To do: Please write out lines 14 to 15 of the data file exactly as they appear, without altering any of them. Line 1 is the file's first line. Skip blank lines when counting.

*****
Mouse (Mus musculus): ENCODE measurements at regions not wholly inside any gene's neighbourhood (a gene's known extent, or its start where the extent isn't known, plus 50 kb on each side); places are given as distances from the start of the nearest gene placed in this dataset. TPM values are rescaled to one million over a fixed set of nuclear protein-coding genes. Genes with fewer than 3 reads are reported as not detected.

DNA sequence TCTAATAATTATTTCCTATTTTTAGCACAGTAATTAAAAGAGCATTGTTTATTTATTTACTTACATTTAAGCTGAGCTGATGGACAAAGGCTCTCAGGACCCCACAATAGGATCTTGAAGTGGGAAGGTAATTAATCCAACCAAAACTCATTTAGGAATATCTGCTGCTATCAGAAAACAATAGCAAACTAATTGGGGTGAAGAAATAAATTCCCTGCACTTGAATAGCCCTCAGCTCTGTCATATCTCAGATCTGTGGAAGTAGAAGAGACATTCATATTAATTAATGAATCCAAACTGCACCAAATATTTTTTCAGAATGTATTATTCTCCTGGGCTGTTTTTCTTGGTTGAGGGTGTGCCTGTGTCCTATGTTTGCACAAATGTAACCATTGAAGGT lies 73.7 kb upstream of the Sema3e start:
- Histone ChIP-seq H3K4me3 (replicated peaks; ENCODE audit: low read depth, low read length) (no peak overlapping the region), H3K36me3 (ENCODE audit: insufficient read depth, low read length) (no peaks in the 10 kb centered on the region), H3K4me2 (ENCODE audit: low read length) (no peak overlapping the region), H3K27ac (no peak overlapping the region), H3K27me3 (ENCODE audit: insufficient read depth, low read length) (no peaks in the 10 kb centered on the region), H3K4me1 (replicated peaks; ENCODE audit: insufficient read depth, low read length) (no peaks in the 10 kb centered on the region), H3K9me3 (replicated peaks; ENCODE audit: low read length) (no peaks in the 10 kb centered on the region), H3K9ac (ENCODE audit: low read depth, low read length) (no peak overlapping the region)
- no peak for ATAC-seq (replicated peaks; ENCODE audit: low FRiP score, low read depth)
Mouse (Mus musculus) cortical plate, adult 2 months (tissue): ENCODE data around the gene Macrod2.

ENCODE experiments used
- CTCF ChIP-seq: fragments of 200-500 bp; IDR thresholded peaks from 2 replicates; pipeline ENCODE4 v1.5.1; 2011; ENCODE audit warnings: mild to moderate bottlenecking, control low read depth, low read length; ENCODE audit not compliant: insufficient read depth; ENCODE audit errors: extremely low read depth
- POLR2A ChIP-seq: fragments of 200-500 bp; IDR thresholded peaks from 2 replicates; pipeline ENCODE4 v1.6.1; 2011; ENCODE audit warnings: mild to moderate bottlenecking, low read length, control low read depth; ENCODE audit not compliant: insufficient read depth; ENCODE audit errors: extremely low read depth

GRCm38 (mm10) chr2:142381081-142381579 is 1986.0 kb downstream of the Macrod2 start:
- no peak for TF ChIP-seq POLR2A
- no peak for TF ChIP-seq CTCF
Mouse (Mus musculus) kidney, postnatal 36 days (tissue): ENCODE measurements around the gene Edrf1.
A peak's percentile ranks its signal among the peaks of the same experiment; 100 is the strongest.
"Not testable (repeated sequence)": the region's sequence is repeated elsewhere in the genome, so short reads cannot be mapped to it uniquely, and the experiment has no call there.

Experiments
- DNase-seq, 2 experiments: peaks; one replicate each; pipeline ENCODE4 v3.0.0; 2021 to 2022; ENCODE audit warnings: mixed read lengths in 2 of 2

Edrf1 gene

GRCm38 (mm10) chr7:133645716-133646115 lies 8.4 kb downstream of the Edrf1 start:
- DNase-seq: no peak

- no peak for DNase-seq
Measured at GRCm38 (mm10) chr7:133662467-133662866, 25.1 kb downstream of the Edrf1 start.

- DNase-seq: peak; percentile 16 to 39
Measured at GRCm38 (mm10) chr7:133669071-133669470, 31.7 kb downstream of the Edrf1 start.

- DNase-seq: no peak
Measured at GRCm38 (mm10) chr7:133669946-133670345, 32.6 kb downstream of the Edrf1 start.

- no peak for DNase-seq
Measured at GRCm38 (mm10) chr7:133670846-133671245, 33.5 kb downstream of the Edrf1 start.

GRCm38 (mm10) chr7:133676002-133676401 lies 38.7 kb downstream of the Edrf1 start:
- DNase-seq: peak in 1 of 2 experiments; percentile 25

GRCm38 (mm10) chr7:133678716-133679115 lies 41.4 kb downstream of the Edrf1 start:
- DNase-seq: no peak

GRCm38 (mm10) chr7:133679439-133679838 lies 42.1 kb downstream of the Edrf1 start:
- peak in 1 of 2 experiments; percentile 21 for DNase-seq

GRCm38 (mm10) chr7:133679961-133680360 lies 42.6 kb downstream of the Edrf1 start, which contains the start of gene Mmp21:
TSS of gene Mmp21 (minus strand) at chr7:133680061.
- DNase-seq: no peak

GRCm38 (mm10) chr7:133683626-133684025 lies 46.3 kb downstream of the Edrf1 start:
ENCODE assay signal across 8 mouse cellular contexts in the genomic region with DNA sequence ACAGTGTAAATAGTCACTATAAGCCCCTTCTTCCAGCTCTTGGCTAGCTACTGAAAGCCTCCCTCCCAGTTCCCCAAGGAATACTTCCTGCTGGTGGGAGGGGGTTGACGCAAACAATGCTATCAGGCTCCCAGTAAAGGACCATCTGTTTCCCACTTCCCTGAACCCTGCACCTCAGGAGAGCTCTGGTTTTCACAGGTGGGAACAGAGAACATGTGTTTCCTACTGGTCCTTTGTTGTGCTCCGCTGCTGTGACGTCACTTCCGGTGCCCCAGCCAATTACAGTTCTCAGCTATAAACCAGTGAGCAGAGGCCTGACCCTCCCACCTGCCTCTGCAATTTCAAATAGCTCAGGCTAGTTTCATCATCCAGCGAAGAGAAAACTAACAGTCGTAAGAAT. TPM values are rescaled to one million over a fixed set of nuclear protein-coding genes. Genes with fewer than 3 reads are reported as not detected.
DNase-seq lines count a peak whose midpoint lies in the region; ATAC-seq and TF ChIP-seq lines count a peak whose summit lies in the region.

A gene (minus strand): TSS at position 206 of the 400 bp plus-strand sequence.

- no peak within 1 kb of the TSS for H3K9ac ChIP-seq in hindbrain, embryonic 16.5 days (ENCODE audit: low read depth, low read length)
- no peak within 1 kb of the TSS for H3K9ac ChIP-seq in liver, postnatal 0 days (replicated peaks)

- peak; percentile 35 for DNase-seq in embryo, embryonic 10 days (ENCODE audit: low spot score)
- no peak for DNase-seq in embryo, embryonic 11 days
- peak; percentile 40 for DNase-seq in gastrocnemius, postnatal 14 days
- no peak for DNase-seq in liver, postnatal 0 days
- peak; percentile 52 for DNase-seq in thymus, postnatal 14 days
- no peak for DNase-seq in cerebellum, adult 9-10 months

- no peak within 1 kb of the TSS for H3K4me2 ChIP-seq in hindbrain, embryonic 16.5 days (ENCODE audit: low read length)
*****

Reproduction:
"Not testable (repeated sequence)": the region's sequence is repeated elsewhere in the genome, so short reads cannot be mapped to it uniquely, and the experiment has no call there.

Experiments